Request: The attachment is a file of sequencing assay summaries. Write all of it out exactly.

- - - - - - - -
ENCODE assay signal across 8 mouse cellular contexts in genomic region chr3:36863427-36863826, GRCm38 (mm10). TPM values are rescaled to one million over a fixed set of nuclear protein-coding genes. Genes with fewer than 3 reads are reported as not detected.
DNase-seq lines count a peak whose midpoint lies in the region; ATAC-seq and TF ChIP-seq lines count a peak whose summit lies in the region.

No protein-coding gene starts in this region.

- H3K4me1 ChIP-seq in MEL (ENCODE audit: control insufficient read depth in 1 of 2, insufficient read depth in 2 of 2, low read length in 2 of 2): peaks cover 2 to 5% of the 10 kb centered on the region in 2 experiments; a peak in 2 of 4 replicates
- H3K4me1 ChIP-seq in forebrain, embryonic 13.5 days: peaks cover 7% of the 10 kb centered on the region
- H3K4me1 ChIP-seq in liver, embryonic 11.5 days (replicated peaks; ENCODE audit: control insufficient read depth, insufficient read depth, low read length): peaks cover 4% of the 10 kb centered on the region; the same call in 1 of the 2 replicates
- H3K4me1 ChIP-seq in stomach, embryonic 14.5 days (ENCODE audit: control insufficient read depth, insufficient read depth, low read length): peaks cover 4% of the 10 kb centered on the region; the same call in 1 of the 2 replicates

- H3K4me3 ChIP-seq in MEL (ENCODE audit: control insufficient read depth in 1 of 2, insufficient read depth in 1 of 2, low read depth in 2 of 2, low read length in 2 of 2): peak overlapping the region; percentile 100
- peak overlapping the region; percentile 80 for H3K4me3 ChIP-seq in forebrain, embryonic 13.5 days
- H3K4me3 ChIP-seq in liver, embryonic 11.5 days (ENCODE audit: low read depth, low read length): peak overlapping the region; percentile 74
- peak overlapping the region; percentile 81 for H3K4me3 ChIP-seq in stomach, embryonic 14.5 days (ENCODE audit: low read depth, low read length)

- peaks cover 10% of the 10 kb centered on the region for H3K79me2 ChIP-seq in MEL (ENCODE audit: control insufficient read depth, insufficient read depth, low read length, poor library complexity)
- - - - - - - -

ENCODE assay signal across 8 mouse cellular contexts in genomic region chr3:36863427-36863826, GRCm38 (mm10). TPM values are rescaled to one million over a fixed set of nuclear protein-coding genes. Genes with fewer than 3 reads are reported as not detected.
DNase-seq lines count a peak whose midpoint lies in the region; ATAC-seq and TF ChIP-seq lines count a peak whose summit lies in the region.

No protein-coding gene starts in this region.

- H3K4me1 ChIP-seq in MEL (ENCODE audit: control insufficient read depth in 1 of 2, insufficient read depth in 2 of 2, low read length in 2 of 2): peaks cover 2 to 5% of the 10 kb centered on the region in 2 experiments; a peak in 2 of 4 replicates
- H3K4me1 ChIP-seq in forebrain, embryonic 13.5 days: peaks cover 7% of the 10 kb centered on the region
- H3K4me1 ChIP-seq in liver, embryonic 11.5 days (replicated peaks; ENCODE audit: control insufficient read depth, insufficient read depth, low read length): peaks cover 4% of the 10 kb centered on the region; the same call in 1 of the 2 replicates
- H3K4me1 ChIP-seq in stomach, embryonic 14.5 days (ENCODE audit: control insufficient read depth, insufficient read depth, low read length): peaks cover 4% of the 10 kb centered on the region; the same call in 1 of the 2 replicates

- H3K4me3 ChIP-seq in MEL (ENCODE audit: control insufficient read depth in 1 of 2, insufficient read depth in 1 of 2, low read depth in 2 of 2, low read length in 2 of 2): peak overlapping the region; percentile 100
- peak overlapping the region; percentile 80 for H3K4me3 ChIP-seq in forebrain, embryonic 13.5 days
- H3K4me3 ChIP-seq in liver, embryonic 11.5 days (ENCODE audit: low read depth, low read length): peak overlapping the region; percentile 74
- peak overlapping the region; percentile 81 for H3K4me3 ChIP-seq in stomach, embryonic 14.5 days (ENCODE audit: low read depth, low read length)

- peaks cover 10% of the 10 kb centered on the region for H3K79me2 ChIP-seq in MEL (ENCODE audit: control insufficient read depth, insufficient read depth, low read length, poor library complexity)